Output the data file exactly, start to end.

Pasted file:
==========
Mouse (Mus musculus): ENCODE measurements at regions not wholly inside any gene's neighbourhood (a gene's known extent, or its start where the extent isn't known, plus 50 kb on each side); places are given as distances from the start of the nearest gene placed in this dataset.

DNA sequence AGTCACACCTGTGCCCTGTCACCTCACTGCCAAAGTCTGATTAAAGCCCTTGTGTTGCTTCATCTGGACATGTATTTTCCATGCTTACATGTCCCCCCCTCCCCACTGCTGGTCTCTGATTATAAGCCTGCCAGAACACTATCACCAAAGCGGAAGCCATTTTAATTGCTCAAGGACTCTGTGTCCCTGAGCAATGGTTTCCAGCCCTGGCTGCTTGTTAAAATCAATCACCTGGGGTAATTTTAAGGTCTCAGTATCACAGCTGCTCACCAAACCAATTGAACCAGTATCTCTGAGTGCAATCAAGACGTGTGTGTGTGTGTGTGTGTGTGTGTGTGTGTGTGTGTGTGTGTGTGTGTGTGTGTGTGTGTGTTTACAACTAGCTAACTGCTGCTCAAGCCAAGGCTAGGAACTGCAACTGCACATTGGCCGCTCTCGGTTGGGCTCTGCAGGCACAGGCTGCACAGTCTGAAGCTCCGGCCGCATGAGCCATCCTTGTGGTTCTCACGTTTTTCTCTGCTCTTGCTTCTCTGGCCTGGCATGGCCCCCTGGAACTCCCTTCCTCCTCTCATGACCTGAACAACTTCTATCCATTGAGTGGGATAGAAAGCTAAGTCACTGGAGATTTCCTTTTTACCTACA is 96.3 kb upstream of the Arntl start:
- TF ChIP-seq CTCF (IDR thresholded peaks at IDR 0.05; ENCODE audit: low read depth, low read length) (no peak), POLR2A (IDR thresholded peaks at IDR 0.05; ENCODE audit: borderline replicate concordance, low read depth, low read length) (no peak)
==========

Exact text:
Mouse (Mus musculus): ENCODE measurements at regions not wholly inside any gene's neighbourhood (a gene's known extent, or its start where the extent isn't known, plus 50 kb on each side); places are given as distances from the start of the nearest gene placed in this dataset.

DNA sequence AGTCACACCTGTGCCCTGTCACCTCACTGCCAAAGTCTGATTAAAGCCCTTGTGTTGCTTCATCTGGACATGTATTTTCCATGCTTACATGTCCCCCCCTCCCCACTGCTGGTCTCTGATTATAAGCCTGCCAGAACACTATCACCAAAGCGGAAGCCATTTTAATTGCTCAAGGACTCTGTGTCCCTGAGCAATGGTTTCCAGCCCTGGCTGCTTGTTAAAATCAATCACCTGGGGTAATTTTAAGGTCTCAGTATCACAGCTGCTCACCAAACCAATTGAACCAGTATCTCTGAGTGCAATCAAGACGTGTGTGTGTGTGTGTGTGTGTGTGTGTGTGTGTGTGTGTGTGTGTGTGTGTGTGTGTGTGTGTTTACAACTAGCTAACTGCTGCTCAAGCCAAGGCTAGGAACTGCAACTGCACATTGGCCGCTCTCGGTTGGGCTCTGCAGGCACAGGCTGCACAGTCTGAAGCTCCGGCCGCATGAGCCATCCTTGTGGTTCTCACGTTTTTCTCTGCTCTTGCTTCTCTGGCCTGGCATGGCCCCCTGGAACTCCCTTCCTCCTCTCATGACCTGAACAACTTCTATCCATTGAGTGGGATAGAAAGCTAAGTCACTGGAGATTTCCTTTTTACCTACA is 96.3 kb upstream of the Arntl start:
- TF ChIP-seq CTCF (IDR thresholded peaks at IDR 0.05; ENCODE audit: low read depth, low read length) (no peak), POLR2A (IDR thresholded peaks at IDR 0.05; ENCODE audit: borderline replicate concordance, low read depth, low read length) (no peak)